2010-12-28 22:05:17Solutions: Electric cars don't save CO2
Mark Richardson

2 common criticisms of electric cars are that they take more energy to build and that you have to run a power station anyway. Scientists and engineers look at how much energy is used from the factory to the junkyard including the energy to make the car & battery plus the energy to run it. Figure 1 shows the results of Samaras & Meisterling who looked at plug in hybrids (‘PHEV’), hybrids and ‘normal’ petrol cars. Plug in hybrids have a battery that can run the car for a distance before a petrol engine takes over.


This is a pretty common result: electric cars take more energy produce but most of the energy used is from driving and here they make big savings.

Other studies have looked at combinations of electric cars versus hybrids versus hydrogen versus normal cars powered with petrol or fuel made from coal. Ou, Yang & Zhang found that an electric car charged by a coal power station is 3-36% less polluting than an average petrol car (the range is from the efficiency of the power station).

The picture is a complicated as petrol cars improve efficiency, polluting oil sands are used, battery technology improves etc. The biggest difference is the efficiency: the 1.6L DuraTec 2011 Ford Mondeo on average needs almost 0.7 kWh of fuel energy to drive a kilometre. By contrast the Nissan Leaf, Chevrolet Volt, Tesla Roadster and Mitsubishi iMiEV all require less than 0.14 kWh of battery energy.

This is where electric cars have the advantage; even accounting for power station & electricity transfer/storage an electric  car is usually more efficient than the petrol alternative and they can run on any fuel from uranium to wind to oil. An electric car charged up in France produces around 2-3 g CO2 per kilometre, compared with the best Prius at 90 g and an average new British car at 150 g.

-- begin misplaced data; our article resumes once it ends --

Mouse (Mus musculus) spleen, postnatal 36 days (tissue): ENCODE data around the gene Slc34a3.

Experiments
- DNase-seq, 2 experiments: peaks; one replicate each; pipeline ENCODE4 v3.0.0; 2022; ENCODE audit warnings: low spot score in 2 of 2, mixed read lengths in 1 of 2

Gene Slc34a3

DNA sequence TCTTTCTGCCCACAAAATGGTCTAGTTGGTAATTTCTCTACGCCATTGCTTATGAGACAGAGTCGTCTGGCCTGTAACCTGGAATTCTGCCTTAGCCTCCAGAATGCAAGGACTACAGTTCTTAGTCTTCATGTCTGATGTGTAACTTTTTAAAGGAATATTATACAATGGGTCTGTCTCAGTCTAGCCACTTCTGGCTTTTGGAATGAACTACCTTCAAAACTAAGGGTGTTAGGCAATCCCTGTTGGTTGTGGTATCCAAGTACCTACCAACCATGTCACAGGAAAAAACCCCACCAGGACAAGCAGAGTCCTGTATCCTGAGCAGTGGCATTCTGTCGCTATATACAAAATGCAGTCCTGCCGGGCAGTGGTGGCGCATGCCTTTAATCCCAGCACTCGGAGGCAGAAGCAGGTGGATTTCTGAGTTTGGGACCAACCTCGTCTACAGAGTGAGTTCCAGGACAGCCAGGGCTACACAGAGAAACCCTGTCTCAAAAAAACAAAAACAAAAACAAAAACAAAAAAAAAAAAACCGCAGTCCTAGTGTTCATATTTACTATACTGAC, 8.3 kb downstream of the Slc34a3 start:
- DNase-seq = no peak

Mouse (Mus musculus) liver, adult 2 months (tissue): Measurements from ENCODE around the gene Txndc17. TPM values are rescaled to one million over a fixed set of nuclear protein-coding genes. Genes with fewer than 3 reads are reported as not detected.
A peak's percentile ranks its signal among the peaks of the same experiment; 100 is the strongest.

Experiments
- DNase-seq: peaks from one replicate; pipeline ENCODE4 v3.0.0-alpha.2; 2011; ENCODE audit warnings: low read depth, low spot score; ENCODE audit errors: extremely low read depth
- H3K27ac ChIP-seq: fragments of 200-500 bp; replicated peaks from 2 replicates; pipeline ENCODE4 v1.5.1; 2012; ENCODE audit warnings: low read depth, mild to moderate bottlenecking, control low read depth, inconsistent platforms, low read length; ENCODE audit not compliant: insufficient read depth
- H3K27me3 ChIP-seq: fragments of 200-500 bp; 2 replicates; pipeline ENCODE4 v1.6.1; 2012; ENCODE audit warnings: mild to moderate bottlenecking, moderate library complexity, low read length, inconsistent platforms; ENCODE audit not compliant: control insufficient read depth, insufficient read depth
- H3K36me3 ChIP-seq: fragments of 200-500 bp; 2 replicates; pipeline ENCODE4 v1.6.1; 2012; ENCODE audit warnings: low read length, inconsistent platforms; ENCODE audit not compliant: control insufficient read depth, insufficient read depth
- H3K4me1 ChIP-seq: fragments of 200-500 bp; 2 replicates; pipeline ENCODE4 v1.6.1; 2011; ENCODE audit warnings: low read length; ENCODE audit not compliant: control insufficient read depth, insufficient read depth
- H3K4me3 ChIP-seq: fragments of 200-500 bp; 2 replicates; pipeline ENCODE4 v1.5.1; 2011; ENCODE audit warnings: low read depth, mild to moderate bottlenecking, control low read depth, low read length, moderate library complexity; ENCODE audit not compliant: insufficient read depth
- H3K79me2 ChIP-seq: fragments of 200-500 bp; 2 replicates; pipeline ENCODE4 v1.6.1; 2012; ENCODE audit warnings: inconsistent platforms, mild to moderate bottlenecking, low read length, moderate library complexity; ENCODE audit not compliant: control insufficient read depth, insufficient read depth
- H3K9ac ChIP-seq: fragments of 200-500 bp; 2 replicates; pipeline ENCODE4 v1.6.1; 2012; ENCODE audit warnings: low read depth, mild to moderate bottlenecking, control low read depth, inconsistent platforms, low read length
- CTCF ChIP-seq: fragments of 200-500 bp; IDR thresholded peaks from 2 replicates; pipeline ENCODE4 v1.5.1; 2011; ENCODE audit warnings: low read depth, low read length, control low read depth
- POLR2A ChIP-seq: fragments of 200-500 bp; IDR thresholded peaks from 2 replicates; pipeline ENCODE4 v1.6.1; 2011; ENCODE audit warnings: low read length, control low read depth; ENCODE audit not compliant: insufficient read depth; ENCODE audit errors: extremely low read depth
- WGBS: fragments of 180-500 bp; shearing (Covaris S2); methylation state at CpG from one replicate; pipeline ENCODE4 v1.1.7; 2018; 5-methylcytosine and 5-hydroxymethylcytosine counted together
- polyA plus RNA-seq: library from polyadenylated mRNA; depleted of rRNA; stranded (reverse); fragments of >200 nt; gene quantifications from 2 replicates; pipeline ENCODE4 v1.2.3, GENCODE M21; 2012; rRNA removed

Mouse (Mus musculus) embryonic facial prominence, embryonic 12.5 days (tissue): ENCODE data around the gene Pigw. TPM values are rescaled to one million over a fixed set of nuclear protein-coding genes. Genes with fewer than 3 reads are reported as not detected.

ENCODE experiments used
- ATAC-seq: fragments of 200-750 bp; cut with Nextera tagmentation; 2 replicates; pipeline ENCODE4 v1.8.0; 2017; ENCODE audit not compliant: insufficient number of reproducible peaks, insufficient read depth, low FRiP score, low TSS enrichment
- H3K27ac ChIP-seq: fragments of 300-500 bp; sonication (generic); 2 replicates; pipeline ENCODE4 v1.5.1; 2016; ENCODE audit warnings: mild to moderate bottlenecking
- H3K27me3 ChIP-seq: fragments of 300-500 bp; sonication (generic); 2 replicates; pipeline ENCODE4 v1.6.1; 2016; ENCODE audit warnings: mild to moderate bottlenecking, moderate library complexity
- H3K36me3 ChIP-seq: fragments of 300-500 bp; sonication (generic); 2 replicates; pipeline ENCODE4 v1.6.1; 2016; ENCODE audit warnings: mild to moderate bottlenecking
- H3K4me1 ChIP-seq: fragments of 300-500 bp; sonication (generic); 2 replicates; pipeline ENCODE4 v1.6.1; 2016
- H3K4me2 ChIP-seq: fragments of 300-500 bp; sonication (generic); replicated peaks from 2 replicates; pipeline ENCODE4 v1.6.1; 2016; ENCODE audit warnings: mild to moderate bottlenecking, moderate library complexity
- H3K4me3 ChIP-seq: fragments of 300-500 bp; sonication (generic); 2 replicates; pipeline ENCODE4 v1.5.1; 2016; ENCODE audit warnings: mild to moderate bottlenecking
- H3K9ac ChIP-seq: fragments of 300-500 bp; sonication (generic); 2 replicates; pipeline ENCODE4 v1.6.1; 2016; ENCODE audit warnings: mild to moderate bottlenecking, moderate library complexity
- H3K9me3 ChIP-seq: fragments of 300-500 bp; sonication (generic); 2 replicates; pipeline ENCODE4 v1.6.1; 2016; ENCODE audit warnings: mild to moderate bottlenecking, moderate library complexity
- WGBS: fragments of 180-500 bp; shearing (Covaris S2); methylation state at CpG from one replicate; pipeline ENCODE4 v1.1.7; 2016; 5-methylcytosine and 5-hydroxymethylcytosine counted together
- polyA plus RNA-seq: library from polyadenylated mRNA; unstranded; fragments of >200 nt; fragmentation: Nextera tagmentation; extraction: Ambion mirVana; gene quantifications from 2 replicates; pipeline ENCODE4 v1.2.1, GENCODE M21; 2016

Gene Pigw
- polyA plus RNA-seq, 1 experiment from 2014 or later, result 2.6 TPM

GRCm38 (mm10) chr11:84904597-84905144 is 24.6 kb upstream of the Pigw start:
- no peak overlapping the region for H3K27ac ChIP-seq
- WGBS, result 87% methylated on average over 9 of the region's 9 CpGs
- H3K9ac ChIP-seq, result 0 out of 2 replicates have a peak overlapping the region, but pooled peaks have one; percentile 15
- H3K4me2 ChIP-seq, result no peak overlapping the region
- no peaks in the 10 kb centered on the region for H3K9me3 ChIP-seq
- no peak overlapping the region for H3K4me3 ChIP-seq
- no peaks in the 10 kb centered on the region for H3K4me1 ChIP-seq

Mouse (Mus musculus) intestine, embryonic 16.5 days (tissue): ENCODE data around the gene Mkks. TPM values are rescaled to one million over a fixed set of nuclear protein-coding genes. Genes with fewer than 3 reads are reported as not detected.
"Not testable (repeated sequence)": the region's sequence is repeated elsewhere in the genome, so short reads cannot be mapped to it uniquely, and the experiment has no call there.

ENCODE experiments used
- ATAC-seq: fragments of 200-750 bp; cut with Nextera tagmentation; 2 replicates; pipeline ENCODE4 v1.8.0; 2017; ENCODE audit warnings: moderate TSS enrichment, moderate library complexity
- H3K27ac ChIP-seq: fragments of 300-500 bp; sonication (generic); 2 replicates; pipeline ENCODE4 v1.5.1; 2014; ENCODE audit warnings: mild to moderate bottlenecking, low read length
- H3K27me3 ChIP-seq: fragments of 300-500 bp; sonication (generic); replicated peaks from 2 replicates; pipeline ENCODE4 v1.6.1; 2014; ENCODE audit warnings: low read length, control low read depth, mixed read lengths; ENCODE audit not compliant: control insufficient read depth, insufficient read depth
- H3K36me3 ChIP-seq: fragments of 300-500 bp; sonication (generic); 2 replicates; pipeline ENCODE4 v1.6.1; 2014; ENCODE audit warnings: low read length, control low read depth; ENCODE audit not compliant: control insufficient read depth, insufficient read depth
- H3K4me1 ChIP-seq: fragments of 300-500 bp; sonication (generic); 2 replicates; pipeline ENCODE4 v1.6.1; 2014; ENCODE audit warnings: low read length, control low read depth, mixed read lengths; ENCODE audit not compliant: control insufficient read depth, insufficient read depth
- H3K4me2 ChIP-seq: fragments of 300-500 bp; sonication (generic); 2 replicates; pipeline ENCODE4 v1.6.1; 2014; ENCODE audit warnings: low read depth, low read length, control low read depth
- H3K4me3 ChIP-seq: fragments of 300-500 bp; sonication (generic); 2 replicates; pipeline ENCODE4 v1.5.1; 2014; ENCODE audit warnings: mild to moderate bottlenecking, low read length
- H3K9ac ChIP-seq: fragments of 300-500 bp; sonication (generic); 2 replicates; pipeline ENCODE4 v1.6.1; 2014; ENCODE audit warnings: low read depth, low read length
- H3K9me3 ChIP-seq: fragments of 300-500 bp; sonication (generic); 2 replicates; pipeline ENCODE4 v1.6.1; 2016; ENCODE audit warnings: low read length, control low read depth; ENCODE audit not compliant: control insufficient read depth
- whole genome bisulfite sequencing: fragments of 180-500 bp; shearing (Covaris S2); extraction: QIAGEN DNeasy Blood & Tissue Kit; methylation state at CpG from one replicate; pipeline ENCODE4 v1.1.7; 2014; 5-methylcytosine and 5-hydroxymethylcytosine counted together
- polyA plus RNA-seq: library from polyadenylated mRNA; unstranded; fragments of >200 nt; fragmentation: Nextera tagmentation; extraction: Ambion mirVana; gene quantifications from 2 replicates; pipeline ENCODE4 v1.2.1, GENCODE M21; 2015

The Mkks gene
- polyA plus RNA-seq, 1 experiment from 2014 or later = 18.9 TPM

Electric cars take more energy to produce, but this is more than made up for by their greater efficiency. They reduce total energy used, but since coal is more CO2 intensive than oil they might only have small effects on CO2 emissions in some countries. In the US they offer significant CO2 savings and in France an electric car produces under 5% of the CO2 of a ‘normal’ car in use. Electric cars are capable of CO2 savings that it’s thermodynamically impossible for oil to match.






Bit messy at the moment. I have a handful of Life cycle analyses and generally they agree on the results, but battery capacity is the problem for long range driving.

2011-01-08 04:06:56summary study
Dana Nuccitelli
Plug-in America did a nice summary of studies on the subject to debunk this myth too.
2011-02-08 10:06:23
Paul D

There is also the case of electric buses which are beginning to be used.
I would imagine the co2 per passenger km is tiny once you get rid of coal.
2011-02-08 12:16:18Status of this rebuttal
John Cook

Mark, any update on this rebuttal and the missing pics?
2011-02-25 11:57:50


Surely production of electric vehicles is, in terms of greenhouse gas emissions, cheaper than production of hybrids, the most expensive product since it has all the fittings and fixtures of both electric and petrol vehicles.